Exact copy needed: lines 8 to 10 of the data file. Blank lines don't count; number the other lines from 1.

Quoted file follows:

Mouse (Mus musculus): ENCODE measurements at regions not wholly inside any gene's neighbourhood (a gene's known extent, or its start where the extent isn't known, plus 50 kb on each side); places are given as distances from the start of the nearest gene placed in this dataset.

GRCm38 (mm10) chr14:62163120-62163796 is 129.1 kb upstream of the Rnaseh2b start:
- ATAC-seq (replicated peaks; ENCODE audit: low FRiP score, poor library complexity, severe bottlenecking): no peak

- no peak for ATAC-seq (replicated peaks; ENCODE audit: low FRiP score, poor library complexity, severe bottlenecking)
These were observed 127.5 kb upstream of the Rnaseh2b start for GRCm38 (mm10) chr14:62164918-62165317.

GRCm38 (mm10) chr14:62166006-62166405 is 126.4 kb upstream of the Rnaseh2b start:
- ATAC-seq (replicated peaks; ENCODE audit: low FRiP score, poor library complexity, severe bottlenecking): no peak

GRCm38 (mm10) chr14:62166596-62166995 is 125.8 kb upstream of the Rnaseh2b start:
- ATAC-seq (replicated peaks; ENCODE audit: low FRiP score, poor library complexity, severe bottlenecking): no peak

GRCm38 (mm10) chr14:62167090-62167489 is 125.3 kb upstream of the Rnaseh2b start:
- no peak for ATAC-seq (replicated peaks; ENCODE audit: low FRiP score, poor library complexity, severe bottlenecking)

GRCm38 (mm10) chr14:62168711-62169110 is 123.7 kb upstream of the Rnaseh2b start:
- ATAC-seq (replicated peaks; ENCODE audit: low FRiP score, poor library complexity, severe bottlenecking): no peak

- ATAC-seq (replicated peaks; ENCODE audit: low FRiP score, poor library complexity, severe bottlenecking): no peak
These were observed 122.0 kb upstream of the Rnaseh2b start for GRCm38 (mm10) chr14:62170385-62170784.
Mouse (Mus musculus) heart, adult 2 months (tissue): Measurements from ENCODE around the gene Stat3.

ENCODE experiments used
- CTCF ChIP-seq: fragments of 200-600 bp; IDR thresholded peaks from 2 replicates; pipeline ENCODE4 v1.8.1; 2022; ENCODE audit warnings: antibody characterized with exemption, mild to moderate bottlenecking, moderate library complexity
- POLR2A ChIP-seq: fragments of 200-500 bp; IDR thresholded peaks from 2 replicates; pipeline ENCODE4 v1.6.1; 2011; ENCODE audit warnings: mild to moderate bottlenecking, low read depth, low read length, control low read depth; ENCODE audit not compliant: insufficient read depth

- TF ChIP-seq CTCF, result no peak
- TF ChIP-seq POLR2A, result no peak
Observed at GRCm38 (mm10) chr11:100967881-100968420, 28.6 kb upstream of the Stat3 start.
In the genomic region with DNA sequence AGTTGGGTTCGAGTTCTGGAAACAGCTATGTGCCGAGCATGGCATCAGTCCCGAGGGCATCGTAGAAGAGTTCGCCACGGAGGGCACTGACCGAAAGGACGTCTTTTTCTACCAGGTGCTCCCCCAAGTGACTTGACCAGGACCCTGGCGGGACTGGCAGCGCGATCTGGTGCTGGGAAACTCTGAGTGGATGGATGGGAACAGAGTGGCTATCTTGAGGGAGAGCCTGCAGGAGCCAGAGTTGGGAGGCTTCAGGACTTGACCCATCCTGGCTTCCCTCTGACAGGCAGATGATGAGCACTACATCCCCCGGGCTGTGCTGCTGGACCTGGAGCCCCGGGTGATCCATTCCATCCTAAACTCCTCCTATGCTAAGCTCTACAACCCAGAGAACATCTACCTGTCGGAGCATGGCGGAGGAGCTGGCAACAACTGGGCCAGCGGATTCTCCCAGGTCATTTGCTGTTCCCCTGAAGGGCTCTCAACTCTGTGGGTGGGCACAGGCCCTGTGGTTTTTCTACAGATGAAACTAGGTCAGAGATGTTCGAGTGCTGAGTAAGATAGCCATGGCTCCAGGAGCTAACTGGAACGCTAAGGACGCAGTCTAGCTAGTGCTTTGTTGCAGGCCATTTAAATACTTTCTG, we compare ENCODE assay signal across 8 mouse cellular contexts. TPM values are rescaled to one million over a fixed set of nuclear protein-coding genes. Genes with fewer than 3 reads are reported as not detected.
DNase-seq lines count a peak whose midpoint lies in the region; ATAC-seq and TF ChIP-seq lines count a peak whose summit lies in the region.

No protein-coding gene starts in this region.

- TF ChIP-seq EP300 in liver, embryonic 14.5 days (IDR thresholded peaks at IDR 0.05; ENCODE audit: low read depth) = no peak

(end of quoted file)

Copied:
GRCm38 (mm10) chr14:62166596-62166995 is 125.8 kb upstream of the Rnaseh2b start:
- ATAC-seq (replicated peaks; ENCODE audit: low FRiP score, poor library complexity, severe bottlenecking): no peak

GRCm38 (mm10) chr14:62167090-62167489 is 125.3 kb upstream of the Rnaseh2b start: